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Europe to start buying Azeri Gas via Turkey bypassing Russia Dated : 15-11-2007

U.S. Secretary of Energy Samuel Bodman arrived in Istanbul today, November 15, for a conference with Turkish Energy Minister Hilmi Guler. Bodman is also expected to attend Monday’s ceremony.
Azerbaijani gas will flow to Europe through this Southern Caspian corridor thanks to Turkish cooperation. The achievement will send a message to the Caspian states that they do not need to solely depend on Russia either in exporting their hydrocarbon resources to Europe or in meeting their energy needs, said Ankara-based Western energy analysts.
Construction of the Turkish-Greek pipeline, dubbed the “South European Gas Ring Project,” was launched in July 2005, and will eventually extend to Italy via a pipeline to be constructed under the Adriatic Sea, according to an intergovernmental agreement signed on July 26, 2007, among Greece, Italy, and Turkey. Construction of that section should start next year and be completed in 2012. The European Union is helping finance the €130 million Turkey-Greek project.
Gas from Azerbaijan’s Shah Deniz field started flowing into the new pipeline last month. Eventually the pipeline should handle 700,000 cubic meters of gas per day, or 250 million cubic meters (mcm) per year.
“This is currently a symbolic amount of gas that will increase in the coming years. Although the amount is symbolic, it is important in developing relations between the two NATO allies [Greece and Turkey are still at odds over the sovereignty rights in the Aegean Sea] as well as an important step in opening a new [non-Russian] corridor to Europe,” said an Energy Ministry official (NTV, November 12).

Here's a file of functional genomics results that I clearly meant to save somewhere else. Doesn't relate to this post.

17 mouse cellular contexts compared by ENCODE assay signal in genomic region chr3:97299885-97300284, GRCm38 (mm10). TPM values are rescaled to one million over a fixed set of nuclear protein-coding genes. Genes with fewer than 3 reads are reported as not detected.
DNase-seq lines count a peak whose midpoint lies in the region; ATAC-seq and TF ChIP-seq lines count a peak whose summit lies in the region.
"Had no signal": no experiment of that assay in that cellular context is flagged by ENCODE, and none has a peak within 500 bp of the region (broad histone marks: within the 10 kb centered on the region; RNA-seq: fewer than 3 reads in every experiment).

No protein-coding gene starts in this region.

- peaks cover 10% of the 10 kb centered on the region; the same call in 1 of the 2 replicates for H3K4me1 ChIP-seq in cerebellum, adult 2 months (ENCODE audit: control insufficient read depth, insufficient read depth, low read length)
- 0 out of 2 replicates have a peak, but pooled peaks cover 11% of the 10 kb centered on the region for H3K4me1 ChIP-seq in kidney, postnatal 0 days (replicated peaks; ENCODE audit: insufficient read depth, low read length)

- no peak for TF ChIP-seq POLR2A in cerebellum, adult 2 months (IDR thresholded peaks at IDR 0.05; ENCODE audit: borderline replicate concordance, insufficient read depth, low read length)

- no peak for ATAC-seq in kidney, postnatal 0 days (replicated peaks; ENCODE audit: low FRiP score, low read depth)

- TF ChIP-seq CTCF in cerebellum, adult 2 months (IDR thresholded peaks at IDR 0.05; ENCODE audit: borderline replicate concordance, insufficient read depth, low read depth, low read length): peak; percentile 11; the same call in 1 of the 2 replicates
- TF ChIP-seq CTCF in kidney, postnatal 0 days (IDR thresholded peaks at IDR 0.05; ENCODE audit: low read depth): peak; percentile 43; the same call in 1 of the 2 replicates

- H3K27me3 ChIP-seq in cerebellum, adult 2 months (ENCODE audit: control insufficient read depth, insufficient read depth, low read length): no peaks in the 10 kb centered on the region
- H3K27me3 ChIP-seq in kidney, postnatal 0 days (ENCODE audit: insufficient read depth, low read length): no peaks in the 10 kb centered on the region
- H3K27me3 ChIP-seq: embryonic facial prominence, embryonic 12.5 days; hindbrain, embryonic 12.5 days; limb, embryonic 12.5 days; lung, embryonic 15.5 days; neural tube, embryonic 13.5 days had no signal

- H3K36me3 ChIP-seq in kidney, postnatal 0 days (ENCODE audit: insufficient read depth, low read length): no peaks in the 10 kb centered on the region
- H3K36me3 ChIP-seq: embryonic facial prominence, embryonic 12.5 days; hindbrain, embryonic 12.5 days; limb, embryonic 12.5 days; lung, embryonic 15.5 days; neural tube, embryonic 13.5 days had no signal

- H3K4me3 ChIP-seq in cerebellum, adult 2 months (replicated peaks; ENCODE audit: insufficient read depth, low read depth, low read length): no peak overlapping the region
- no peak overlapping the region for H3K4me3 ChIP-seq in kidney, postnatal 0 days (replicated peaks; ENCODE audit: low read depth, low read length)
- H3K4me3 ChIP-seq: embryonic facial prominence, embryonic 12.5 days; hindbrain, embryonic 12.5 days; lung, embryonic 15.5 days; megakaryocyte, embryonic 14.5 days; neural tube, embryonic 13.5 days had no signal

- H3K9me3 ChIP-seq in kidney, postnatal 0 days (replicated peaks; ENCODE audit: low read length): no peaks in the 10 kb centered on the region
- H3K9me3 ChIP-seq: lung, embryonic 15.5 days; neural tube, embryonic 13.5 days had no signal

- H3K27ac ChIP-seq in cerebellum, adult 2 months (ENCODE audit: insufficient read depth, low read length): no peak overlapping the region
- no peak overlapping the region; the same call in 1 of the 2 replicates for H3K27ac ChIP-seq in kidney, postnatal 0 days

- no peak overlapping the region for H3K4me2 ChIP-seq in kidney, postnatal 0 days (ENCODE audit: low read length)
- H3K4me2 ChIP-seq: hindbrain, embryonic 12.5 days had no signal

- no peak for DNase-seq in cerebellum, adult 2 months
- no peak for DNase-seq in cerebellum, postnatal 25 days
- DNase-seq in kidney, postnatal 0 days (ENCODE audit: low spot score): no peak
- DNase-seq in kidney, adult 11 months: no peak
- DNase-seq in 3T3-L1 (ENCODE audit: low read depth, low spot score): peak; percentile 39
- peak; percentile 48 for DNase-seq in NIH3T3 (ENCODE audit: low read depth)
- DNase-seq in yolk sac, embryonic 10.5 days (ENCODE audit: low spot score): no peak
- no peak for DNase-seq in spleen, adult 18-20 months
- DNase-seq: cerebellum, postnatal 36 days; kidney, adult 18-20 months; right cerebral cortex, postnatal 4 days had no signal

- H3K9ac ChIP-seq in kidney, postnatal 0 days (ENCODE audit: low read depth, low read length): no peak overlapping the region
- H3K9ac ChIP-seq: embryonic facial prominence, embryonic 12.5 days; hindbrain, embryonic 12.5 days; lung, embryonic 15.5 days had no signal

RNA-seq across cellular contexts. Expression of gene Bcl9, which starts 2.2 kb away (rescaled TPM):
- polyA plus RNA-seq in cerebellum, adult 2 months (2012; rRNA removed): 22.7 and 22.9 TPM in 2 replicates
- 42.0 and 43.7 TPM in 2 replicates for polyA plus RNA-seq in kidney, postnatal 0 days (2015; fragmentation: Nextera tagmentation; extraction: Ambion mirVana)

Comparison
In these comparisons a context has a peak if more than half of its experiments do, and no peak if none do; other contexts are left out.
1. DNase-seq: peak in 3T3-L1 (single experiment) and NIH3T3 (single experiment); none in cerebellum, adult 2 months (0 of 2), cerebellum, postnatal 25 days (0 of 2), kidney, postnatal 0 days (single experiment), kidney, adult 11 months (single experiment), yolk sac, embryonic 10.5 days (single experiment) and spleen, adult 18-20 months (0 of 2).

Azerbaijan plans to ship around 12 billion cubic meters (bcm) of gas per year, first to Greece and then to Italy. Of that, 3.6 bcm will go to Greece and 8 bcm to Italy, said Turkish Energy Minister Guler when he presented his ministry’s budget to parliament on November 6.
Turkish energy experts believe that Shah Deniz will be able to provide ample gas to supply the Turkish-Greek and Italian pipelines. But despite Guler’s earlier remark that Turkey would buy 15% of the Shah Deniz gas to be transported to Greece, Turkish energy analysts close to the negotiations recently told Jamestown that Azerbaijan has not agreed on a contract that will allow Turkey to take 15% of the gas.
“Azeris fear that Turkey may sell this portion of gas that it seeks to buy to third parties for a higher price, undermining Azerbaijan’s ability to control the gas prices. But in essence, Turkish demand to buy additional gas stems from its real concern about meeting its growing domestic energy needs rather than, at least in the short term, to become a hub to store the extra gas to sell to the third countries,” an Ankara-based Western analyst told Jamestown.
Although Turkey has emphasized its desire to become an East-West energy transit route for carrying Caspian gas and oil to Europe, meeting its growing domestic needs remains its priority concern, said the Turkish Energy Ministry sources. In addition, Turkey does not want to rely on a single country for nearly one-third of its energy needs, especially not Russia and Iran.
The South European Gas Ring Project marks Turkey’s first concrete step toward its goal of becoming not only an energy bridge to the Caspian oil and gas reserves, but also to preempt expected increases in both domestic and international gas demand. Turkey should carry at least 20 bcm of natural gas to Europe in 2010.
In July of this year, Turkey received the first shipment of natural gas via the 1,050-km Erzerum line from the $4 billion Shah-Deniz project under a 15-year deal signed with Azerbaijan in March 2001. Shah-Deniz will supply 1.3-1.4 bcm of gas to Turkey and 0.3-0.4 bcm to Georgia in 2007. The maximum annual exports during the project's first stage will amount to 6.6 bcm to Turkey and 0.8 bcm to Georgia in 2009-2020.
BP has a 25.5% share in the Shah Deniz group alongside Statoil (25.5%), Iran's OIEC (10%), TotalFinaElf (10%), the Russian-Italian joint venture LukAgip (10%), Turkey's TPAO (9%), and Azerbaijan's state oil company SOCAR (10%0.
Turkey, meanwhile, has benefited from the $4 billion Baku-Tbilisi-Ceyhan (BTC) pipeline to take oil from the Caspian Sea to the Mediterranean, sidestepping major energy producer Russia while also bypassing the Turkish controlled strategic and busy Bosporus and the Dardanelles Straits.
Source: By Lale Sariibrahimoglu, Thursday, November 15, 2007, http://jamestown.org/edm/article.php?article_id=2372595

 
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